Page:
Sunday, July 28, 2013

India's Research Output: Quantity increases are sustainable, but enhancing quality is a bigger challenge

India’s share of world research output (3.5% in 2010) has been on an increasing trend since the late 1990s, but this growth is completely overshadowed by that of China. The citation impact of India’s research, though rising, continues to be below the world average. These are the main findings of a recent study undertaken by Thomson Reuters on behalf of the Indian government’s Department of Science & Technology (DST).

Access to Relevant Innovation Indicators

When I first started formal study of India’s innovation system a decade ago, finding relevant data on key innovation indicators was a major challenge. The global comparative studies of innovation such as the Global Innovation Index had not started at that time, databases were not that powerful, and even when databases existed, our access to them was limited. India’s own statistics painstakingly compiled by the Department of Science & Technology were restricted to research and development narrowly defined, and available with a lag of a few years. Given these data limitations, tracking trends in any kind of time frame that would be useful to policy-makers was a difficult, if not impossible, task.

Fortunately, that situation has changed. Globally, databases have become more sophisticated, database vendors see India as an important market, and are therefore making a serious effort to compile and present data that is relevant to us (and other developing/emerging market countries). Perhaps most important is the fact that policy-makers today realize the importance of such data in informing policy formulation.

Measuring Research Output

As I discussed in From Jugaad to Systematic Innovation, one of the important innovation indicators for any country is its research output. The simplest measure of a country’s research output is the number of research papers published by people working within its borders. While not all research is necessarily “useful,” a vibrant research community that furthers the stock of knowledge is considered an important pre-requisite of a modern nation. In R&D-intensive fields such as Biotechnology and Nanotechnology, this research activity often feeds into industrial innovation – e.g. today new drug discovery draws directly from the latest advances in different sub-fields of Biology. The ability to publish in journals with a strong review process indicates that scientists have inculcated the scientific method.

During a recent web search, I was pleasantly surprised to find a fascinating report on India’s research publication output during the period 2000-2010. This report reflects the results of a study undertaken by Thomson Reuters for the DST, and the DST’s conclusions from the study. Thomson Reuters is particularly well placed to make such a study as its Web of Science is one of the best regarded publication databases in the world. Only journals that are published regularly and have a credible review and selection process are a part of the Web of Science. (A competitive offering, Scopus, covers a larger and more geographically dispersed set of journals, but has been in existence for a shorter period of time and hence is not as useful to track long-term trends).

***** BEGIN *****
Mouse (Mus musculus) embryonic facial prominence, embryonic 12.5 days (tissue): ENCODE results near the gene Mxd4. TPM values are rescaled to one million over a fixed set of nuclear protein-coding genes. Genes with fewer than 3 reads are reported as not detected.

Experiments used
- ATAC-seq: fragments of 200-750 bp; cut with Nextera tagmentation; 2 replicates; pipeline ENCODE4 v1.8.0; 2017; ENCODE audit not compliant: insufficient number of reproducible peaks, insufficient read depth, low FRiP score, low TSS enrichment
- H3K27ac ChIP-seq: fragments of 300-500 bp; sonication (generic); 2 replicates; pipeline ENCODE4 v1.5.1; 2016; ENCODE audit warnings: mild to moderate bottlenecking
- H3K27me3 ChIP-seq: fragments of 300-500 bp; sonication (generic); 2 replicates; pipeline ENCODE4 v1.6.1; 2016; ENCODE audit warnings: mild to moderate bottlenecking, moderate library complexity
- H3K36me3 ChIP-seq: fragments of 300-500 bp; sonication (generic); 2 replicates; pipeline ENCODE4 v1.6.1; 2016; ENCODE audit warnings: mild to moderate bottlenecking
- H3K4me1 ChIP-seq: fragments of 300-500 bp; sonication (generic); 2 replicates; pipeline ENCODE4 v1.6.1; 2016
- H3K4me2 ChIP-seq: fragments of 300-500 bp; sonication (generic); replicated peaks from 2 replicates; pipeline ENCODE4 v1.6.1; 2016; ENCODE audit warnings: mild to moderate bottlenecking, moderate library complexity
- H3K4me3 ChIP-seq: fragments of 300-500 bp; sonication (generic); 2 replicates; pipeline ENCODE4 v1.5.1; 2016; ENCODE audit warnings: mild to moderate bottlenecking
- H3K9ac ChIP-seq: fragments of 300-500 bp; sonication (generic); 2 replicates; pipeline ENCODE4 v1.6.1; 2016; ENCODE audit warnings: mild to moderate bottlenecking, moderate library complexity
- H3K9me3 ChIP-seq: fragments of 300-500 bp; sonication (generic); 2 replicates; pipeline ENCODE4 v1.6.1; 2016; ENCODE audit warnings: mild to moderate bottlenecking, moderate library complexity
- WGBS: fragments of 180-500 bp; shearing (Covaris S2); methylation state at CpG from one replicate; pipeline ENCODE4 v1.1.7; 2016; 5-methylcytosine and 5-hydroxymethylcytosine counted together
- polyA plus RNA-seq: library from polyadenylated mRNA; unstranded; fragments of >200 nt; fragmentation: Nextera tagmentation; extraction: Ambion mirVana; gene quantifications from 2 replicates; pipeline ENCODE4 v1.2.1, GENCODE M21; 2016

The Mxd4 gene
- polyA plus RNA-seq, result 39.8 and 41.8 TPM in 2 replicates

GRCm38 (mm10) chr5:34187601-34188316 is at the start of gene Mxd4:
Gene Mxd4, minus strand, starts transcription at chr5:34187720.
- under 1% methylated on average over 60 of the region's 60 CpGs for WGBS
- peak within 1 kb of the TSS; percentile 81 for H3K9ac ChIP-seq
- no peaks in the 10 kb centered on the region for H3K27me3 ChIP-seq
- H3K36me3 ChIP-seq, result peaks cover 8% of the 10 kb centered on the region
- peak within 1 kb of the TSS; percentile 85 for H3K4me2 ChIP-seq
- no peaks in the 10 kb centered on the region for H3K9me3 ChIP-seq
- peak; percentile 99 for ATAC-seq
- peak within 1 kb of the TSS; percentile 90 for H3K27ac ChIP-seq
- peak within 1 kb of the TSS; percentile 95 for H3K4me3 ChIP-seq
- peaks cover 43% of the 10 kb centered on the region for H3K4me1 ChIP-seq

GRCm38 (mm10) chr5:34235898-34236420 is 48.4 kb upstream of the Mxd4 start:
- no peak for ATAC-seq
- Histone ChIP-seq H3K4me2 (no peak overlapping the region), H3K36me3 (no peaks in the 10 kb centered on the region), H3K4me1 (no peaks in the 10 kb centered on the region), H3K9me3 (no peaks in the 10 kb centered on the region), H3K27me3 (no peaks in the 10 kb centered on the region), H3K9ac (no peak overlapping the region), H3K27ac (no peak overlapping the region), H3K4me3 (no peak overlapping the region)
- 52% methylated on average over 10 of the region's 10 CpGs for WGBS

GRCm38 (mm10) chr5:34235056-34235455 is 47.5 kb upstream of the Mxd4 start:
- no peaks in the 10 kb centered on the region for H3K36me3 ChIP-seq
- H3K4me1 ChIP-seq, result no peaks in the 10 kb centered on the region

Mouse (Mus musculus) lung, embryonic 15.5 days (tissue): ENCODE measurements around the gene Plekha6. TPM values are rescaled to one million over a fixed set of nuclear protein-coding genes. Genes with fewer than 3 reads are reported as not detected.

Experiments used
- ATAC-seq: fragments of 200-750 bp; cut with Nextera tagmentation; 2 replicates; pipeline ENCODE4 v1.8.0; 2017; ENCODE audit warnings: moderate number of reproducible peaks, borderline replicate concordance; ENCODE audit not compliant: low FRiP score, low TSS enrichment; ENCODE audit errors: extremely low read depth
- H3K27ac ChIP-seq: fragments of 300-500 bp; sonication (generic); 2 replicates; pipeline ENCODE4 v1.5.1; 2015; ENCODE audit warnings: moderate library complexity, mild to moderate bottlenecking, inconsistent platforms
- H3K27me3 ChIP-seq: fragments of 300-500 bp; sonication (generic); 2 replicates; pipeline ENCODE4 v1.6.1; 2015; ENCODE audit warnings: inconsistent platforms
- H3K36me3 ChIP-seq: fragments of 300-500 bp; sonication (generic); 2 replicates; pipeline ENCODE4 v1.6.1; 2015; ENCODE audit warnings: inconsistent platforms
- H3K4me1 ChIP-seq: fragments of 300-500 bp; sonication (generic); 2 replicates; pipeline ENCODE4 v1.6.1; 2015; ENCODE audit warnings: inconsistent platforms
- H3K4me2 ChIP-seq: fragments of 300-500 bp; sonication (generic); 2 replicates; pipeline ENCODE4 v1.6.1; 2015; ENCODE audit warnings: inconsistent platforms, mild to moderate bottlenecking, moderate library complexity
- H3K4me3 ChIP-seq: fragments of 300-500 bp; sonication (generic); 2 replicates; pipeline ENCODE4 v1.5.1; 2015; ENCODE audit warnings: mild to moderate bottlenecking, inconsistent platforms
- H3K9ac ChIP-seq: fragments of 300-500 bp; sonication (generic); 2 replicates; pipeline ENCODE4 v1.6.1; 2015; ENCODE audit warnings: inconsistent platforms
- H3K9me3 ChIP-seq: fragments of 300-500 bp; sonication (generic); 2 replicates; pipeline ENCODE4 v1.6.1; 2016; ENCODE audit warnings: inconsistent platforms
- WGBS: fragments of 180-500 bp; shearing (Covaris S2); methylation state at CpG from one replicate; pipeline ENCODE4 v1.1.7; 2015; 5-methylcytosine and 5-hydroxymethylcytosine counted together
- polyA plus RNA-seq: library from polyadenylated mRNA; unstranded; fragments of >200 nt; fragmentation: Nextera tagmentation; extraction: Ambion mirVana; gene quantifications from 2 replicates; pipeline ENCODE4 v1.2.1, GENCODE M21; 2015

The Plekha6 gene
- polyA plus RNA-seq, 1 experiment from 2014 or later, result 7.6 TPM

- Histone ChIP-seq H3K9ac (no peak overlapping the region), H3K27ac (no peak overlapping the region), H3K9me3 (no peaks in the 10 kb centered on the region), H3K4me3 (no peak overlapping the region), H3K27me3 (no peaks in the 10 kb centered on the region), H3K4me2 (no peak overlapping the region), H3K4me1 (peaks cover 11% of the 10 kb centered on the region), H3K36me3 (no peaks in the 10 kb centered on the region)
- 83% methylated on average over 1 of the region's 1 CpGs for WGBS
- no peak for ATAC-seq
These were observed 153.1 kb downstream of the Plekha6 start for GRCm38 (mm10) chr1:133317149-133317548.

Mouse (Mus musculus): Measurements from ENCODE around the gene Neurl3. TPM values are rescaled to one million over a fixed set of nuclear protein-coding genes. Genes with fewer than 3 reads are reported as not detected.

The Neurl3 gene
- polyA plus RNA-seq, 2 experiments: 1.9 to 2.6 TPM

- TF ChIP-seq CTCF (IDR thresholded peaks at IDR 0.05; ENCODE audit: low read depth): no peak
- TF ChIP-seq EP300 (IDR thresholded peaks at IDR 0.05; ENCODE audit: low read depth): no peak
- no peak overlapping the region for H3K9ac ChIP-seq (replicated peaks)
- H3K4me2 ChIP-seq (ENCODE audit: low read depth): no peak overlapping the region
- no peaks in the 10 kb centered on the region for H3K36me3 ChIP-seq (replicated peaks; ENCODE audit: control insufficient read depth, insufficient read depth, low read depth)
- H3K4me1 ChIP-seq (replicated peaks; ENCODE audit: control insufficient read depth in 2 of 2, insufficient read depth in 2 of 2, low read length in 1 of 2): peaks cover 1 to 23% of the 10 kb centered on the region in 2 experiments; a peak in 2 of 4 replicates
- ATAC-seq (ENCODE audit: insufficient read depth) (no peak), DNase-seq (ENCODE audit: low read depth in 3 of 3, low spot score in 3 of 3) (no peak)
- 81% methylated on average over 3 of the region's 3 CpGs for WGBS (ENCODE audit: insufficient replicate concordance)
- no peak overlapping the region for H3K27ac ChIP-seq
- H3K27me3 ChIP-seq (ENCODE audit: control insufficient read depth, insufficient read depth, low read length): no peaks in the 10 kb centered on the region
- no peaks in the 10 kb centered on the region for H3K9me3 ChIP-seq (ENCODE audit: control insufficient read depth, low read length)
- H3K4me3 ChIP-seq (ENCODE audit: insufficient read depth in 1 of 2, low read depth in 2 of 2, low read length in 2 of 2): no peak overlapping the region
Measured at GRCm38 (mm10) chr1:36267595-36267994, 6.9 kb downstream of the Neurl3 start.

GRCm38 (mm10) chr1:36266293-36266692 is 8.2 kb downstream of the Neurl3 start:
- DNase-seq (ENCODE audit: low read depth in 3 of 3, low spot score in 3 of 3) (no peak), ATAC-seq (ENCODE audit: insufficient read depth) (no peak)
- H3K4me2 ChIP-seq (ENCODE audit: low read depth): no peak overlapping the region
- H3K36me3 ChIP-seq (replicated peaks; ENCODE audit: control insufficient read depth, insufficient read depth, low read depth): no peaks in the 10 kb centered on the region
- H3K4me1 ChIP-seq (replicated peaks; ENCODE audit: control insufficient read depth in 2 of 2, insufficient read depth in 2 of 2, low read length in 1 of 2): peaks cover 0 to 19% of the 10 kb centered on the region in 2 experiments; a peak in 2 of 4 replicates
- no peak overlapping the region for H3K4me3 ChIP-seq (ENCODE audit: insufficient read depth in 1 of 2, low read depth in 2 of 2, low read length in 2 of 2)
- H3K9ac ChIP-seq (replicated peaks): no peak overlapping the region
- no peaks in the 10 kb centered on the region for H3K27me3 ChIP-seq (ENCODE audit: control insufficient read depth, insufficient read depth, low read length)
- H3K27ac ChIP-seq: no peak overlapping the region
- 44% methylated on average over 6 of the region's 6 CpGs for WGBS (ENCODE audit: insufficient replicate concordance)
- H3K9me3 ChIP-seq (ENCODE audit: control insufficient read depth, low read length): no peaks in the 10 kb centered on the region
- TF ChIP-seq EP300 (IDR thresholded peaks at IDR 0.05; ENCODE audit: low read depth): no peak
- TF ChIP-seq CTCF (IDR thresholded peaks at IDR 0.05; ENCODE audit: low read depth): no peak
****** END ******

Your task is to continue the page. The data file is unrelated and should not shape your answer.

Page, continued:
India’s scientific output, particularly vis-à-vis China, has been a subject of concern to the Indian science academies, the Scientific Advisory Council to the PM and the Indian government for some time. The first time I was exposed to these concerns was 7 or 8 years ago when I was invited by Dr. Mashelkar to speak on trends in China at a brainstorming session organized by the Indian National Science Academy in Delhi. It’s good to see the government diving into the details, and I hope we’ll see policy actions directed towards these issues.

Highlights of the Recent Thomson Reuters Report
  • In 2010, India’s share of world research output was 3.5%.
  • India’s share of world’s research output was on a decline from 3.1% in 1981 till the mid-1990s, and regained the 3.1% mark only in 2007. The current trend is therefore an ascending one. [As a benchmark, China’s share of world publications increased from 2.5% in 1996 to 11.7% in 2010, placing it at #2 globally!].
  • In terms of disciplines, India’s share of world publications was highest in Agricultural Sciences, Plant and Animal Sciences and Chemistry in 1981. In 2010, the three disciplines in which India had the highest shares were Chemistry, Materials Science and Agricultural Sciences.
  • Indian research still has relatively low impact, though this has improved over time. In 1981-85, India’s citation impact was 0.35 (compared to a world average of 1). By 2006-10, this had improved to 0.68.